Earthquake Claims for Multi Units
EQC and Insurers postponed dealing with what they termed “multi-unit” claims. These claims are now emerging and raise many issues. They use the term “multi unit” to refer to physcially connected properties. These properties can be unit titles within a body corporate, cross-leased properties or physically connected units on separate titles. The primary reason for the delay in the resolution of multi unit claims is that EQC postponed its assessment of them.
With a body corporate there is a single insurer and usually a single sum insured. There will be issues with the apportionment of the sum insured between units when there is insufficient cover to pay for reinstatement. If the sum insured is insufficient then valuers/body corporate secretaries may have issues.
With cross leased properties there will likely be separate insurers and in some cases no insurer(s) of some units. The terms of the cross lease will set out out each owner’s obligations in relation to damaged unit(s) and insurance. Usually insurance money is required to be spent on reinstatement. Owners need to be careful to understand obligations under the lease before entering into settlement(s) with insurer(s).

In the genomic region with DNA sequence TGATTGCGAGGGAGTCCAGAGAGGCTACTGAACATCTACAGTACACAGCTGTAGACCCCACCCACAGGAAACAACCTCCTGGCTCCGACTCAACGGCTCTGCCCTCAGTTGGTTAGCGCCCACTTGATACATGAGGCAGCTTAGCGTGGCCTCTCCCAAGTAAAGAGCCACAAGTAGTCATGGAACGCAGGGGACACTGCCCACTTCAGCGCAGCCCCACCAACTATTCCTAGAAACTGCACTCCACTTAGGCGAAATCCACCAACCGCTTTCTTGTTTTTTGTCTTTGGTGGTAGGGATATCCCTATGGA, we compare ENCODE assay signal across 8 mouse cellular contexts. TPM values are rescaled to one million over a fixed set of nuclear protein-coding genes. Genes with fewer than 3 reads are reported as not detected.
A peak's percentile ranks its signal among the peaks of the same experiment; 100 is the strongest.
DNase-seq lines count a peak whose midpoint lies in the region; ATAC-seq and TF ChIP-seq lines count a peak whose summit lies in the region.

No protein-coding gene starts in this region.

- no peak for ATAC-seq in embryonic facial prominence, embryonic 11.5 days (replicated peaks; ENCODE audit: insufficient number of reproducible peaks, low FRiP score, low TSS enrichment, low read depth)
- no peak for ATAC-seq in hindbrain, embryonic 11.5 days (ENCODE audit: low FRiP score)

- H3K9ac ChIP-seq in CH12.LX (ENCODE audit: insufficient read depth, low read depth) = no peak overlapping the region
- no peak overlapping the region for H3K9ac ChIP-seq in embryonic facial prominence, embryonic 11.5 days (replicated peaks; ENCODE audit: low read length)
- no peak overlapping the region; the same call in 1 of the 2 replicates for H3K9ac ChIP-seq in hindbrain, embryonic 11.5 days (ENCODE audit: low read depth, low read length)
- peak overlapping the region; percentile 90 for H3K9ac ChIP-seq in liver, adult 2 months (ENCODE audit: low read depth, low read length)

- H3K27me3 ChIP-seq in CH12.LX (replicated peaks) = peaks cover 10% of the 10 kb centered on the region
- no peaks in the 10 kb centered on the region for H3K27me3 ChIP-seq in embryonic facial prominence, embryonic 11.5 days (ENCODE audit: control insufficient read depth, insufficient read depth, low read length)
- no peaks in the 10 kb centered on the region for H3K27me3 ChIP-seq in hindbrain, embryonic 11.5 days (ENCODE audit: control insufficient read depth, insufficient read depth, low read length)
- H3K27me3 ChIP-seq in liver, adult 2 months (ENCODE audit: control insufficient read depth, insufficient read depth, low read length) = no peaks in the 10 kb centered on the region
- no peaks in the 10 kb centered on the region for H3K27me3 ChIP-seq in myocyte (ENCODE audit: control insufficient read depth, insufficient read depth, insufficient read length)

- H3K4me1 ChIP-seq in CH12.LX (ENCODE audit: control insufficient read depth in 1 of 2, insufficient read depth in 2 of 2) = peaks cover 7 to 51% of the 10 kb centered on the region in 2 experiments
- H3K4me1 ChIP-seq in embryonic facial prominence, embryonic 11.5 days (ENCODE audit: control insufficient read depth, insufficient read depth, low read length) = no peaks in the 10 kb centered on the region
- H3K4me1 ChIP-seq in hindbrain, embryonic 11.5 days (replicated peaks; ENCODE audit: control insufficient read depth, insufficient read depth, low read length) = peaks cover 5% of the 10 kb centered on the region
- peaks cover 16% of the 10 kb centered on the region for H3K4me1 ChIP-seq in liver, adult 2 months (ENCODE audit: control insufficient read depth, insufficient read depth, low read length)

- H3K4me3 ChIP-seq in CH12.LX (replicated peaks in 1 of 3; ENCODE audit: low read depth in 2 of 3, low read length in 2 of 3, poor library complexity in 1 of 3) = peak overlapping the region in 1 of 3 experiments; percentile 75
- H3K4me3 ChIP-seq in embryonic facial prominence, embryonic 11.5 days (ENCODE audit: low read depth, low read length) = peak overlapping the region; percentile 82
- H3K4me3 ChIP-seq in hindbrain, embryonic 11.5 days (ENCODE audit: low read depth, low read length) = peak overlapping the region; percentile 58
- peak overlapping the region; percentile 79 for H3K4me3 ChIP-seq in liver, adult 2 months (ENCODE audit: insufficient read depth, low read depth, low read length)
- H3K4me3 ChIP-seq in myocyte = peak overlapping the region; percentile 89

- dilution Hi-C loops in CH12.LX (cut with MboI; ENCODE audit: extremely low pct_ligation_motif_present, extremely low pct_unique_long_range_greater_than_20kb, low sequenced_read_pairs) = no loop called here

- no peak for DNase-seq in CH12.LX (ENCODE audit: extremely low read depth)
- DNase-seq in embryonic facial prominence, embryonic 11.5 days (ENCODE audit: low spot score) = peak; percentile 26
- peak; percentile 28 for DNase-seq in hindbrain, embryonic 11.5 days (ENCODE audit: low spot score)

There is apparently a written agreement between insurers as to how multi units are to be handled when there are multiple insurers. I have not seen a copy of the agreement. I understand that the insurer with the greatest exposure takes charge. Where the entire complex/all units are damaged beyond economic repair then insurers will try to have the complex rebuilt. However, each owner has separate rights under their insurance policy with their particular insurer. These rights cannot be overridden by the agreement between insurer(s).
So, with the AMI policy, as an example, the insured has the choice whether to buy another property or build elsewhere in addition to the choice to build on site. A choice to build/buy elsewhere then affects the rebuild of all units. I expect that multi unit claims will create many disputes that will necessitate court involvement. Cross lease disputes will be particularly messy.